The new year will bring new opportunities for rescue animals, thanks to Oregon Senate Bill 638. The legislation was first proposed by a fifth-grade class at Elmonica Elementary School in Beaverton, inspired by the California-based Beagle Freedom Project.
Effective January 1, the bill requires research laboratories to offer test animals that are no longer in use to adoption agencies, so long as euthanization is not required for health or safety purposes. Research facilities will also be required to provide annual reports to the secretary of state, disclosing their total number of test animals vs. the number in use and the number put up for adoption.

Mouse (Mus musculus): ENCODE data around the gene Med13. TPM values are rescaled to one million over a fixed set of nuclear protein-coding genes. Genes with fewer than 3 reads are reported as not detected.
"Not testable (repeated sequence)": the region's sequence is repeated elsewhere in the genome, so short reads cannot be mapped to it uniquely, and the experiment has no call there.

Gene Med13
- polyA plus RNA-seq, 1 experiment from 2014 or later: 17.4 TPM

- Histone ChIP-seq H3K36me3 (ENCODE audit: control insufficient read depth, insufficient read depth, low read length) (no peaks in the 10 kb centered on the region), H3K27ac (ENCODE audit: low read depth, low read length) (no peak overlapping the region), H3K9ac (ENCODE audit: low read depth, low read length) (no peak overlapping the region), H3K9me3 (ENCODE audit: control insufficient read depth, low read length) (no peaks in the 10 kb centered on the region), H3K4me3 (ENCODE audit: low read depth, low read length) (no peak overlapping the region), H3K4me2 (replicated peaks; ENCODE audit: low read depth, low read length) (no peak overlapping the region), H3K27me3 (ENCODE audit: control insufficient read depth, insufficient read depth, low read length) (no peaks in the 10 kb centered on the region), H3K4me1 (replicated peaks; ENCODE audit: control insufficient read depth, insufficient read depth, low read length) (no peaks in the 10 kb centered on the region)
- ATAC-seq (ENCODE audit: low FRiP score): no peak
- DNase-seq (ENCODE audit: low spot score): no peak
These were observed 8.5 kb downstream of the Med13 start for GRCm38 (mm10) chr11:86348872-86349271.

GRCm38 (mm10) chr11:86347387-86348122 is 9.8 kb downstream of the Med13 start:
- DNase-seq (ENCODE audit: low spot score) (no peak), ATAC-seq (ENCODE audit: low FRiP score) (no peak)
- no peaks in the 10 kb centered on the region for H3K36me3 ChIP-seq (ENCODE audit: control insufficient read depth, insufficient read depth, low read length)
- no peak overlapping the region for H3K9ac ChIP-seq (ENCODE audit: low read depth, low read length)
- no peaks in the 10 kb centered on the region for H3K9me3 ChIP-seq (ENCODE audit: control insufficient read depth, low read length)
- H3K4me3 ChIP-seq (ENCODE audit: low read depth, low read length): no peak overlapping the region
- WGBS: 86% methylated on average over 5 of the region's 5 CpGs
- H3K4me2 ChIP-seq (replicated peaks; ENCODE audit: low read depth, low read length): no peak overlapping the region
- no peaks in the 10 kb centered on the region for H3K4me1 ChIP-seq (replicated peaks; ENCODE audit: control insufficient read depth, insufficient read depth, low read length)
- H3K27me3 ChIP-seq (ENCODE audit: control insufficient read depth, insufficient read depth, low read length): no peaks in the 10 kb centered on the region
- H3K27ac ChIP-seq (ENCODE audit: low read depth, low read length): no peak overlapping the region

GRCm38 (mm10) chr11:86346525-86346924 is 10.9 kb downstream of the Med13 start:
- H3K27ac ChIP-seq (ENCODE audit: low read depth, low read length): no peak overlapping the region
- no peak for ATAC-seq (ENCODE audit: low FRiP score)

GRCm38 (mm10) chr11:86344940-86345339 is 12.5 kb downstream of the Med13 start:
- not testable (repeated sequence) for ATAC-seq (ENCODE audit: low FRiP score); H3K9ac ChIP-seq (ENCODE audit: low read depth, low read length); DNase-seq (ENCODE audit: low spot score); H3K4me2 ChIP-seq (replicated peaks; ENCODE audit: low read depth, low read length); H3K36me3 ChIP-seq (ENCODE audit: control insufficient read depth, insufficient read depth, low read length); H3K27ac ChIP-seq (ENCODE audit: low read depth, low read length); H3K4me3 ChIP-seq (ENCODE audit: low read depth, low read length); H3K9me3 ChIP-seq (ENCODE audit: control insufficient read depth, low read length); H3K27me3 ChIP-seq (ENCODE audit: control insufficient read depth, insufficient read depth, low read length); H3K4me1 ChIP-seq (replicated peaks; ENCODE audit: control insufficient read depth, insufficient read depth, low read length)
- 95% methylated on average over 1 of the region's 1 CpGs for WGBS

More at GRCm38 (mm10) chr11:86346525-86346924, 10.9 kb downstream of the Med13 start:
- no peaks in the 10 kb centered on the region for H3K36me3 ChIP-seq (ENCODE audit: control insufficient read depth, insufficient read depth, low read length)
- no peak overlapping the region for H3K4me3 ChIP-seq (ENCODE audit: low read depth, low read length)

While no species are named in the bill itself, according to the Oregon Legislative Information System SB 638 is primarily aimed at dogs and cats, which represented less than one percent of the roughly 8,000 test animals in Oregon as of 2017.
In an interview with OPB, Kelly Peterson, Oregon’s state director for the Humane Society of the United States, said “Dogs and cats in Oregon research facilities deserve the chance to live as pets once their time in the laboratory ends. Many who have adopted former research dogs and cats can attest to the resilience and affection of these animals once they are given the chance to flourish in a home environment.”
By Brandon Urey